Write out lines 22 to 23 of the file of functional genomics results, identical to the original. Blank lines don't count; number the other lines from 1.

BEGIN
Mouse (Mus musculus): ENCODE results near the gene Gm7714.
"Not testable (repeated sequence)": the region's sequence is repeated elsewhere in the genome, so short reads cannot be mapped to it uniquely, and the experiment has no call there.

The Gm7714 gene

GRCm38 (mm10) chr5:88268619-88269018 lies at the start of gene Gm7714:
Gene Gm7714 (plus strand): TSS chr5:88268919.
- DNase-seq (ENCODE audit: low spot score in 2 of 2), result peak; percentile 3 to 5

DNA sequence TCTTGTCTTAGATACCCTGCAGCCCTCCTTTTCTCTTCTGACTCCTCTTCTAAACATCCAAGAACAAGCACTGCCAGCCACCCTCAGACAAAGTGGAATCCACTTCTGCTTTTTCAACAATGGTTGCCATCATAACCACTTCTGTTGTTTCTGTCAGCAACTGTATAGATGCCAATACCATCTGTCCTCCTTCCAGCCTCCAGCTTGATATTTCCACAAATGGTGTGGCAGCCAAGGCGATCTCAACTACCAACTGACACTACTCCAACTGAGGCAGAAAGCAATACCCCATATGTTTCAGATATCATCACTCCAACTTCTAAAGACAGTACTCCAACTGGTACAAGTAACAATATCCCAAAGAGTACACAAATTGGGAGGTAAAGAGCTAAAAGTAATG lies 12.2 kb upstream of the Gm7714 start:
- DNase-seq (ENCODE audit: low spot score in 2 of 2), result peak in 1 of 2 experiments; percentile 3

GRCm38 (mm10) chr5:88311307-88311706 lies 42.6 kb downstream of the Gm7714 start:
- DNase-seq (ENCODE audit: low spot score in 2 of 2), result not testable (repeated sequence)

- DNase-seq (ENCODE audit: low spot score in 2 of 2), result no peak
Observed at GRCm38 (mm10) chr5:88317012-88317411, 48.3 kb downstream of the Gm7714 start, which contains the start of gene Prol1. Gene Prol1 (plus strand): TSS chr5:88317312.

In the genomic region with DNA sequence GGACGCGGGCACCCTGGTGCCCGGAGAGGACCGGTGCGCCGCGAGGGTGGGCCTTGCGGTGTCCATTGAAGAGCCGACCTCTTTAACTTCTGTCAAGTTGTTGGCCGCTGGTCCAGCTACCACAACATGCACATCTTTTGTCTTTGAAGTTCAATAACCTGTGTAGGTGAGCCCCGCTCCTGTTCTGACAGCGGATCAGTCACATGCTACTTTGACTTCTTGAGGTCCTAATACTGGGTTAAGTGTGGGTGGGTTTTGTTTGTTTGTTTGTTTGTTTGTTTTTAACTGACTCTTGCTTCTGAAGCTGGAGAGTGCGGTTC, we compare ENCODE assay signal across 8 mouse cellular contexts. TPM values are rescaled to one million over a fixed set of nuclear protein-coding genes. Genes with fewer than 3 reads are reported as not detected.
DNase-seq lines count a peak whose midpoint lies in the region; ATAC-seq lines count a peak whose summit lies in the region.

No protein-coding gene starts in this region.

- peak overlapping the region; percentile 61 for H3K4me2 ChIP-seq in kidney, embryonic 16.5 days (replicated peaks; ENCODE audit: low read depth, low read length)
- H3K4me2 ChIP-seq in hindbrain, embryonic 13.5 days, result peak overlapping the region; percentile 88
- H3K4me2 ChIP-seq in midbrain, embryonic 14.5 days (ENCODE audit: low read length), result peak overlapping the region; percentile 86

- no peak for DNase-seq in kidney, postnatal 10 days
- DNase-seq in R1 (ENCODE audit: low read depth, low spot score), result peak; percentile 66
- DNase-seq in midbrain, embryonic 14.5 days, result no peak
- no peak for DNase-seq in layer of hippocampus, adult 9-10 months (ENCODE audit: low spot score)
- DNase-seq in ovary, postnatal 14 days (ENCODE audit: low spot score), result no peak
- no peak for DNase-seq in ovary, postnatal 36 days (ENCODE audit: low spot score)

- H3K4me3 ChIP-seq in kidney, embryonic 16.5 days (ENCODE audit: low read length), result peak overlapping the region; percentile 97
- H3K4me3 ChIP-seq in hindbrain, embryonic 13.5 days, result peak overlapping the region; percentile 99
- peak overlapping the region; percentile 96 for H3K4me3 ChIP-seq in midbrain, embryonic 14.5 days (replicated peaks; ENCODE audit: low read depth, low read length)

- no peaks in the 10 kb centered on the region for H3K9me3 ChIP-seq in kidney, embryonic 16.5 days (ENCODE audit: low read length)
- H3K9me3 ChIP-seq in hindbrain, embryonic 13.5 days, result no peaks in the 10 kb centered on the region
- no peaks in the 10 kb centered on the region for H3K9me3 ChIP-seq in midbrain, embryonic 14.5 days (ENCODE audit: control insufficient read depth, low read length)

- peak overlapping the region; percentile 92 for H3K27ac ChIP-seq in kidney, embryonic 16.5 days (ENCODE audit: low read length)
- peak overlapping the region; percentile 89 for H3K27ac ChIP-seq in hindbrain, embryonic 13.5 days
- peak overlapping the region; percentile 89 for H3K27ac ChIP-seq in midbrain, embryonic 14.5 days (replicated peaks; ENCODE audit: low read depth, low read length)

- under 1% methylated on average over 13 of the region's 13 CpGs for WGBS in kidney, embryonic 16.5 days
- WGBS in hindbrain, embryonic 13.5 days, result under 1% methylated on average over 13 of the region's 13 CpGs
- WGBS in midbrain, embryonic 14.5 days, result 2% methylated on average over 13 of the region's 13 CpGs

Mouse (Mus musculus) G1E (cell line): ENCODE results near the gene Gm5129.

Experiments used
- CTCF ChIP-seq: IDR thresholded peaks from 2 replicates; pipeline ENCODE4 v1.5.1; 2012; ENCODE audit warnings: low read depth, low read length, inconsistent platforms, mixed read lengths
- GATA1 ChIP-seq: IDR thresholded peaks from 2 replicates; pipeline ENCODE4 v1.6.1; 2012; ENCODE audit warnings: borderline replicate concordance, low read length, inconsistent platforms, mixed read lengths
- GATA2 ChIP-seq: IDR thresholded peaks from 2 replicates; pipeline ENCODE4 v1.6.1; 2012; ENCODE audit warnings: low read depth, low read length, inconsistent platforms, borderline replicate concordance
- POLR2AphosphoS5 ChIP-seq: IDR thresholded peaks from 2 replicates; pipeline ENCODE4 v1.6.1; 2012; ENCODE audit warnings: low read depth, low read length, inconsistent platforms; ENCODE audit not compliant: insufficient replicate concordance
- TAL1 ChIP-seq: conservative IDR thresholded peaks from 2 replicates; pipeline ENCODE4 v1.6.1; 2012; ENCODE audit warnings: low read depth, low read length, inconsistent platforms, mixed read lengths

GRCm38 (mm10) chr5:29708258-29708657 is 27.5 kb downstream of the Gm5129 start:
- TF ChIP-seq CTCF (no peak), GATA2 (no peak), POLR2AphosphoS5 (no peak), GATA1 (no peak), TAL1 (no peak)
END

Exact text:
- no peak for DNase-seq in layer of hippocampus, adult 9-10 months (ENCODE audit: low spot score)
- DNase-seq in ovary, postnatal 14 days (ENCODE audit: low spot score), result no peak